- Source: consumerfinance.gov
Treliant knows consumer protection, UDAAP, and marketing risk. This CFPB suit is a reminder that the Consumer Financial Protection Act (CFPA) coverage of UDAAPs is broad and that firms can create risks by assisting in others’ illicit activities. If you need assistance with assessing and managing your UDAAP and compliance risk, Treliant can help.
Building on 2019 CFPB enforcement actions against firms using deceptive acts and practices in marketing high-cost credit to veterans, the CFPB, together with the states of Arkansas and South Carolina, have filed suit against individuals and a firm that alleging the defendants committed deceptive acts and practices in brokering high-interest credit contracts and provided substantial assistance to the deceptive and unfair acts or practices of others.
Specifically, the suit alleges the defendants committed deceptive acts and practices and provided substantial assistance to other individuals’ and firms’ unfair and deceptive acts and deceptive misrepresentations by:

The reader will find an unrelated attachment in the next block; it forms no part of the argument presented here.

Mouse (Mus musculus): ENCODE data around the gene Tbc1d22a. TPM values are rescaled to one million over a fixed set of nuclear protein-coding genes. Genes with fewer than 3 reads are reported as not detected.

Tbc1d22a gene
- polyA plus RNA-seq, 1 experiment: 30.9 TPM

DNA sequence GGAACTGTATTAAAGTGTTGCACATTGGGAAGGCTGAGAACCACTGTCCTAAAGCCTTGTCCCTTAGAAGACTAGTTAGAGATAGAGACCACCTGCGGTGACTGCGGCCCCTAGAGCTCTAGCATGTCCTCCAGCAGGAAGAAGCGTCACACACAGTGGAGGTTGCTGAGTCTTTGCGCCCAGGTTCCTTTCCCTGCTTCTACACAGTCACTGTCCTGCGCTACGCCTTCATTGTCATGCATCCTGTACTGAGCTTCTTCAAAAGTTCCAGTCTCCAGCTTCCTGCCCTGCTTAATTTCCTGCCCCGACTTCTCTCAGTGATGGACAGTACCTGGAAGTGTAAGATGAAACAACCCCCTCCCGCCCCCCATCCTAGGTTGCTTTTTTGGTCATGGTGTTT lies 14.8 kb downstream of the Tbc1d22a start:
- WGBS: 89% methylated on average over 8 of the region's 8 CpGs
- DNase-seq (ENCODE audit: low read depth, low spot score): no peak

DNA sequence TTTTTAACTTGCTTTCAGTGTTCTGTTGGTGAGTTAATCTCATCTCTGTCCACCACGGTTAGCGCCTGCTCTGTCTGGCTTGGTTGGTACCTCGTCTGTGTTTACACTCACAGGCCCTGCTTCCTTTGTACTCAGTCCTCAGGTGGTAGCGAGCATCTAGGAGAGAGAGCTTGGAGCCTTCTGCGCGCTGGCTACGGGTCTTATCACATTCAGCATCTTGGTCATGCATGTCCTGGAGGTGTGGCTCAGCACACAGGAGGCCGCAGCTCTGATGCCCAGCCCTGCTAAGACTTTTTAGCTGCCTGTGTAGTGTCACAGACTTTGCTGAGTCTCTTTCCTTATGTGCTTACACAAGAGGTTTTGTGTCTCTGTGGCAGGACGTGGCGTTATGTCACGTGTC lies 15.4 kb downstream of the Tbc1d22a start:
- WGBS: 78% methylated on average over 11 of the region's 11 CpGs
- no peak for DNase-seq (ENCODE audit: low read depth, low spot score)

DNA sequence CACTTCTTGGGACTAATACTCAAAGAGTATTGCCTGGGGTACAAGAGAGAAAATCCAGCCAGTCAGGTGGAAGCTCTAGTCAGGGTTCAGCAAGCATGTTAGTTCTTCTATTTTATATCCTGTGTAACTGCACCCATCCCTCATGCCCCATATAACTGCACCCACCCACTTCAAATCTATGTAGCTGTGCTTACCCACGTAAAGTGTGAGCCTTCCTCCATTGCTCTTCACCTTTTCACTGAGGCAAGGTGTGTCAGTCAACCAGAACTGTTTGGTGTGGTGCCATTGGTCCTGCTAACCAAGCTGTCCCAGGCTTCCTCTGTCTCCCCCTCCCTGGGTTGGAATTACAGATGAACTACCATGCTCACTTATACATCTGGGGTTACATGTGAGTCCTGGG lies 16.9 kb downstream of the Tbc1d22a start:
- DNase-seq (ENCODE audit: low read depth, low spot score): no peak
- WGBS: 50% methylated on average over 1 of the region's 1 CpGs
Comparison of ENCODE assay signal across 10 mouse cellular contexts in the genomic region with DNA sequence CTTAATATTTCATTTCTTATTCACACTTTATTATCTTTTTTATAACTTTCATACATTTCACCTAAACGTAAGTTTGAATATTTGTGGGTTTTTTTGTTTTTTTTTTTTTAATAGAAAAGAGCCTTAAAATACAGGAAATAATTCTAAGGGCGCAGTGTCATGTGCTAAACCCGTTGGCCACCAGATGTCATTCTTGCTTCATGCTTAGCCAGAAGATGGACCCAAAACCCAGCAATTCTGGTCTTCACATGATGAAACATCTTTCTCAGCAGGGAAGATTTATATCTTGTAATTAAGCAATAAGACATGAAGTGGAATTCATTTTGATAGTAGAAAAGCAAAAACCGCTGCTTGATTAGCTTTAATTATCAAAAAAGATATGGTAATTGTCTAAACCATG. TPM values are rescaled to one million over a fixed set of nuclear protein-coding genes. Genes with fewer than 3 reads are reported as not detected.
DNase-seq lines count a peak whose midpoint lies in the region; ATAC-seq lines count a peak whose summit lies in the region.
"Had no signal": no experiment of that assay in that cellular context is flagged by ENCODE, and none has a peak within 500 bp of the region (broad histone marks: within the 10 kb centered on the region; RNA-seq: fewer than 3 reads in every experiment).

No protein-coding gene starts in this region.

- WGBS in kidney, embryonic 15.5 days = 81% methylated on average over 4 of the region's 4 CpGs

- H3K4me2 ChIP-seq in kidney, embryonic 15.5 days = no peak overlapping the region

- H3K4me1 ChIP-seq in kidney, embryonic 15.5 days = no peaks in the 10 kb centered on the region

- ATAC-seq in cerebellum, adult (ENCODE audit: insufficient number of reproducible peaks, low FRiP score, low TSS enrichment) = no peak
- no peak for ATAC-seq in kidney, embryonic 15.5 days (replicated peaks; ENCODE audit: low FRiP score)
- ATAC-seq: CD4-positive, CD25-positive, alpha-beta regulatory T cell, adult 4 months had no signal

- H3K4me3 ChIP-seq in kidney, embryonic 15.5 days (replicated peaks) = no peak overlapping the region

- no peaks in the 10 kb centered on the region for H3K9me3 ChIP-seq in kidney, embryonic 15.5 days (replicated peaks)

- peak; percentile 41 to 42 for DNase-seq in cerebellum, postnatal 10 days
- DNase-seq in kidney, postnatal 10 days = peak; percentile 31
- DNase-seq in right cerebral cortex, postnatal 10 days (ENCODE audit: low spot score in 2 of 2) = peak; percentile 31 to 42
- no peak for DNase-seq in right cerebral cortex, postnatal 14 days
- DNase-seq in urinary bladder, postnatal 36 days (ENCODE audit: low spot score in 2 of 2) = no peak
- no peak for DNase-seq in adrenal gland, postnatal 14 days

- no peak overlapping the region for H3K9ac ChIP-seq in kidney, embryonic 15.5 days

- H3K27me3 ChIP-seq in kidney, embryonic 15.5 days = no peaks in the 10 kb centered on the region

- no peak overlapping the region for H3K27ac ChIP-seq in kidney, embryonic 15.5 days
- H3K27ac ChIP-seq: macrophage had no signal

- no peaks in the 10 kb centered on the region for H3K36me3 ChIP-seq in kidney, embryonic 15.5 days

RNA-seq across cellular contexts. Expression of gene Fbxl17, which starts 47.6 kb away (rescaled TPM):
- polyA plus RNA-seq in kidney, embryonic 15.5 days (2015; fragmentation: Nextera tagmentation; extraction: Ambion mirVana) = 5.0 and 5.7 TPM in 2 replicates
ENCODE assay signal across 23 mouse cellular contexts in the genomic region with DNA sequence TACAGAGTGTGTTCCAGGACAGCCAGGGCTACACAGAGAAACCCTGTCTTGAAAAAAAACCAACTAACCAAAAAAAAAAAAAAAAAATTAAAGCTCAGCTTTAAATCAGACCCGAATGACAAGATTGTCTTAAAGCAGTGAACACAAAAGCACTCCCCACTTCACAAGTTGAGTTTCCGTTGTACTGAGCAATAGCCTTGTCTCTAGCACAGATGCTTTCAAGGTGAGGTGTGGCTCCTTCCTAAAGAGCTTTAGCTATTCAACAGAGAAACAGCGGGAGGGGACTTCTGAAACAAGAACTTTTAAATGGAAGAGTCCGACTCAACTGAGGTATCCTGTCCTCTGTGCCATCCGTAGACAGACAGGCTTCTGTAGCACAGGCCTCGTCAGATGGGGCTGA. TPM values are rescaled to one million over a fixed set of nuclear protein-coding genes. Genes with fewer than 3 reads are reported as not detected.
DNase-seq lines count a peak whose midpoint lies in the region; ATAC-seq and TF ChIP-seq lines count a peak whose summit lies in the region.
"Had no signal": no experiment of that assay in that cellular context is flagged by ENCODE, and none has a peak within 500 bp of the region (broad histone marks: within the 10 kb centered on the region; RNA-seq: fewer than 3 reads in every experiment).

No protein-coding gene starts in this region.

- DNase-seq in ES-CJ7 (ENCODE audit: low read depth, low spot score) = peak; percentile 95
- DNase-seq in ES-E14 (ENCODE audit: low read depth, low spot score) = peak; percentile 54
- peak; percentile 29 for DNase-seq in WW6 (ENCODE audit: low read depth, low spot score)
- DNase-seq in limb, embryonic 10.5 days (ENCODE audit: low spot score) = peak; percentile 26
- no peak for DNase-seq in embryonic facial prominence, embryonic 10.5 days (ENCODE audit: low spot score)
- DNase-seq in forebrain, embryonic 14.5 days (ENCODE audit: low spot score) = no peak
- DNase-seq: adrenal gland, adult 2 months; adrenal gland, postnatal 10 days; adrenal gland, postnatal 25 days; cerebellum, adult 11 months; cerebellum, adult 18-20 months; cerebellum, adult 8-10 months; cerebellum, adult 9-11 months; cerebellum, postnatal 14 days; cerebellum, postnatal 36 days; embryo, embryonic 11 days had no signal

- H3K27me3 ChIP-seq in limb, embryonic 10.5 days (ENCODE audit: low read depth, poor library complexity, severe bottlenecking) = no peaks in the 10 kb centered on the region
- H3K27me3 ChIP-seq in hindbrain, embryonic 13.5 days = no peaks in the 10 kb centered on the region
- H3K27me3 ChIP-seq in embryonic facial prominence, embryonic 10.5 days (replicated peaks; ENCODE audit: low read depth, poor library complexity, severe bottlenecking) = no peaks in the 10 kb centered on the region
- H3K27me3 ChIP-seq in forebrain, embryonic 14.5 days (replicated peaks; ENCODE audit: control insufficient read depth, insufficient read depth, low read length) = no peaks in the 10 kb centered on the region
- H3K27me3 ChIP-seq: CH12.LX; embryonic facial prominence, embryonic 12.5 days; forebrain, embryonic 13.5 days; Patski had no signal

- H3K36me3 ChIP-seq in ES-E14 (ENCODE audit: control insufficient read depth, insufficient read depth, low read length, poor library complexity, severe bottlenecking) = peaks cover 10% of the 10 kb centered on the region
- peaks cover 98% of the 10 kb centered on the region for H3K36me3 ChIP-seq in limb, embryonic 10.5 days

- Developing an underwriting process for the high-interest credit contracts;
- Underwriting the contracts, including approving or denying consumers’ applications to enter the transactions;
- Running background checks on potential consumers;
- Administering contract execution;
- Acting as a custodian of consumer funds related to the contracts;
- Serving as payment processor for the initial payment and fees and the ongoing payments;
- Collecting on the contracts, including filing suit against consumers;
- Stating that the consumers were subject to criminal prosecution for breaching the contracts when such prosecution was not possible; and
- Representing that consumers were legally obligated to make payments in accordance with contract terms when the contracts were void and unenforceable.
All of the defendants in this suit provided services covered under the CFPA to defendants in prior suits and settlements related to assignments of disability or pension benefits for payment of debt or as security for payment of debt. Although marketed to consumers as purchases of the consumers’ future pension or disability payments, the contracts are considered loan transactions under the relevant state law.
Related enforcement activity: